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Teaching Stories Told on Screens in English Language Arts Classes
August 7, 2011 by | Posted in English, Subjects

It’s been repeatedly stated that the ELA curriculum of today has its roots in the literature of the 17th, 18th and 19th centuries.  During that time, the stories that captivated young people were told in words on a printed page.  Today’s youth, however, relate to stories told dramatically on screens, be they in movies, television programs, or video games. Just as the education of past centuries gave students the tools with which to analyze the literature they loved, so modern education needs to teach students how to analyze screened stories.

How to adapt the ELA curriculum to modern conditions is an ongoing discussion; no single answer has emerged. However, it seems clear that given the dominance of screened media in today’s culture, students will benefit from being given the tools to understand what they watch. Thus, in every ELA course, from the 6th grade through the 12th, a substantial part of the term should be devoted to the analysis of screened stories and documentary film.

Movies employ three types of artistic devices the first of which relate to the events of the story.  These are some of the devices of written fiction currently taught by ELA teachers. Examples are: protagonist, antagonist, prologue, expository phase, voice, symbol, foreshadowing, flashback, imagery, irony, foil, archetype, motif, characterization, conflict, climax, denouement and epilogue.  These are all found in movies and on television, as well as in the printed media of short stories and novels.

The second set of artistic devices employed in movies are the traditional devices of the stage: sets, simple lighting, costumes, props, sound effects, acting choice, and choreography of movement.  For musicals, add music and dance choreography.

Screened presentations supplement these artistic devices, with yet a third layer of artistic expression.  These are the cinematic methods of shot angle, camera movement within the shot, editing, music, color scheme, and many more lighting possibilities than can be achieved on stage.

All of the reasons to teach students about literary analysis, especially the exposition of theme, apply to film, but with much more force because students watch screened presentations more often than they read written stories.  An excellent example of this is the analysis of literature for archetypal characters and stories repeated over the ages but with different circumstances, settings, and characters.  Students will benefit by knowing that the characters populating their real and fantasy worlds are basic human types that people have been talking about from time immemorial.  Students will benefit from an understanding that the plots of many movies and their favorite video games often follow archetypal patterns that have a special relationship to the human condition. The story and archetypes of the hero’s journey are perhaps the most central of these. Finally, students will benefit from understanding that screened presentations have themes that can be positive life lessons but also can lead in directions students may not want to go.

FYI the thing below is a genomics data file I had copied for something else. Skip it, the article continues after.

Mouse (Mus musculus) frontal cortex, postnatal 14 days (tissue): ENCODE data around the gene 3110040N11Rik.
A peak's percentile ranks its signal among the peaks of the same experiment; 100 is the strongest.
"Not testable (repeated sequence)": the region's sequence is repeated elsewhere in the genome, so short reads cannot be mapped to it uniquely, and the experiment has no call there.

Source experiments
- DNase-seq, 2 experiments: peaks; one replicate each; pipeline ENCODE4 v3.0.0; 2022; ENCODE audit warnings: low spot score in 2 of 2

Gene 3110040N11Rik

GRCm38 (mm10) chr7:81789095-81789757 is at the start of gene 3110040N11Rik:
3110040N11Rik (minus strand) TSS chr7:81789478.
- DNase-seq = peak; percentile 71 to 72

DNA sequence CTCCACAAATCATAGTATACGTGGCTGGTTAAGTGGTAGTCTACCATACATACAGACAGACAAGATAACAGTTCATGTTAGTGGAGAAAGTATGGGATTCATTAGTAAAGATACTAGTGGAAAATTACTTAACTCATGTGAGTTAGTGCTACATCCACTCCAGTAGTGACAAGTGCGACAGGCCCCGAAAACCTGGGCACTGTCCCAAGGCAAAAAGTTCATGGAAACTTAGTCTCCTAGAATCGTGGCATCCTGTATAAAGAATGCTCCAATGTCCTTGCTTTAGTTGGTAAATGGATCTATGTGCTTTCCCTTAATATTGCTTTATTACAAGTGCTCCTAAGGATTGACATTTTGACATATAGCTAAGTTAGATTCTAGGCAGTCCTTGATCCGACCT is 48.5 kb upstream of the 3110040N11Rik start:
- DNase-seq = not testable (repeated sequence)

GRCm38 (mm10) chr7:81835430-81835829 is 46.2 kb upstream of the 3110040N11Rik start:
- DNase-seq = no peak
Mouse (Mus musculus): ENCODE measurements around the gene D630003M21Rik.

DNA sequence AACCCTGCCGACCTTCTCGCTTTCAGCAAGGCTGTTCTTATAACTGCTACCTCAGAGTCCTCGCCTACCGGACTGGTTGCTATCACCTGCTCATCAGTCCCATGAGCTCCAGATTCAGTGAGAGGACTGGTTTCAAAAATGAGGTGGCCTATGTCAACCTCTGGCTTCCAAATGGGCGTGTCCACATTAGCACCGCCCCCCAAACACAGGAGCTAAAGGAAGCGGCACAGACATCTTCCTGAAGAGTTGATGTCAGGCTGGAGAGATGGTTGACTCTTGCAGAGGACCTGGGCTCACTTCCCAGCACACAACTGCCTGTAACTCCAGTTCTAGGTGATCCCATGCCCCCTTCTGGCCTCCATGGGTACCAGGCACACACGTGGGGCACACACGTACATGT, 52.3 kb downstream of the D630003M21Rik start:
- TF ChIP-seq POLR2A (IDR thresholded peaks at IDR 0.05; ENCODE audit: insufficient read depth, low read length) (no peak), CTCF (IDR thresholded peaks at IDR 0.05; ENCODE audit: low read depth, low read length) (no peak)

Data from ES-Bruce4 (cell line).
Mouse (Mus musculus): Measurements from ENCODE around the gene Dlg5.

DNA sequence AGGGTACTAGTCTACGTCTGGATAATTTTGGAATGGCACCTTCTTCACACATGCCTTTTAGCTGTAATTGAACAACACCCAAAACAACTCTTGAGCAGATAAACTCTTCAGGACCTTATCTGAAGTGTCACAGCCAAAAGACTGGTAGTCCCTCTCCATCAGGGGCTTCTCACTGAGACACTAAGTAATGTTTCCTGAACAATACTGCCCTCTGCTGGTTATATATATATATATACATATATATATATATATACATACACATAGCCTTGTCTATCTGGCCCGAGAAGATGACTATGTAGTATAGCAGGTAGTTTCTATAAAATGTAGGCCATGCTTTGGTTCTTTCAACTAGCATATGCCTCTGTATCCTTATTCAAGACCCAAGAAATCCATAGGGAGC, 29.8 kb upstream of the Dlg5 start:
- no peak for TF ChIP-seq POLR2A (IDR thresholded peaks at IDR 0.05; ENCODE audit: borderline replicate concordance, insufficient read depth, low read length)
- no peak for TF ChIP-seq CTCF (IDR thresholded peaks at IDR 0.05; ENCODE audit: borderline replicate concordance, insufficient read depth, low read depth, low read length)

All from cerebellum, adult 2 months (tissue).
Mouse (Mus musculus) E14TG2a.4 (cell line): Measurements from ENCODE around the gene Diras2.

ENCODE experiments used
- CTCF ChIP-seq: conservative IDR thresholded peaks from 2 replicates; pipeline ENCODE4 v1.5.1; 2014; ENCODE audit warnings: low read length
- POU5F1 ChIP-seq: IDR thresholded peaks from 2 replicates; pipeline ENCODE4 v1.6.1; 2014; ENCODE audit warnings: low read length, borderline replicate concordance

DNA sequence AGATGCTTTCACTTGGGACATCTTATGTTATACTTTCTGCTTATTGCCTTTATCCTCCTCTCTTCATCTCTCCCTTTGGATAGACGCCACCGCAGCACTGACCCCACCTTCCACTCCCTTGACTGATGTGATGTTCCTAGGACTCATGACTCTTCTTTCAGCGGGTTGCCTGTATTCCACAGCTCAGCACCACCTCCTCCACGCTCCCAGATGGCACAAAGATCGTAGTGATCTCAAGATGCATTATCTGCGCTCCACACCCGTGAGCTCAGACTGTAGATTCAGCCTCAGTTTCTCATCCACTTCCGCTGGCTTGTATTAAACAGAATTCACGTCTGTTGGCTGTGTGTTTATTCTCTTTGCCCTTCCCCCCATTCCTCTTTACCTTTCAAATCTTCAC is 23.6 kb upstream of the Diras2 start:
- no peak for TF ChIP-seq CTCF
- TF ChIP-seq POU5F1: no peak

Lessons in how to evaluate documentaries are also important. While they are not as popular as fiction, documentaries frequently have an impact on society.  Movies like Super Size Me, An Inconvenient Truth, and Bowling for Columbine are examples.   Students need to understand that documentary filmmakers cannot help but have a point of view and that they use the devices of drama and film to influence the viewer in subtle ways.

Does this mean that class time will be wasted while the students are entertained by a movie and the teacher grades papers or reads a newspaper?  Not for classes with good teachers.   Moviemakers are in the business of engaging the audience.  When their interest is piqued, students will pay attention and are likely to give their best in response to assignments.  A good movie that expands student horizons, that is properly introduced, and that is accompanied by a film study worksheet which students must read before the film is shown, can be the beginning of an excellent educational experience. After the movie is over, the lesson is not done.  Answering the questions on the film study worksheet, participating in class discussions, and completing assignments designed to get students to exercise the skills required by the ELA curriculum will make the unit an active educational experience.  In this way, teachers will meets curriculum goals and, in a few instances, change lives.  Moreover, just as students are assigned to read books at home, assignments can be designed in which students are required to watch movies at home, with their families or in groups.

 

TeachWithMovies.com gives ELA teachers numerous tools with which to teach about screened stories.   In addition to 350 Movie Learning Guides and Lesson Plans, TWM offers various handouts and articles including the following:

Film Study Worksheet

Cinematic and Theatrical Elements in Film – An Introduction

Stages and Archetypes of the Hero’s Journey — Introducing the Monomyth

Hero’s Journey Worksheet – Explaining the Monomyth

Myths of the Western Genre — Are American Men Just a Bunch of Cowboys?

The Child Savior: An Example of a Literary Archetype

How Teachers Can Use TeachWithMovies.com

Set-Up-the-Sub

Keeping ELA classes relevant to students in the modern era requires that additional class time and teaching resources be devoted to screened presentations of stories.

James Frieden, August, 2011
© TeachWithMovies.com, Inc.



One Response to “Teaching Stories Told on Screens in English Language Arts Classes”

  1. Rain says:

    Great hammer of Thor, that is powerfully heplful!

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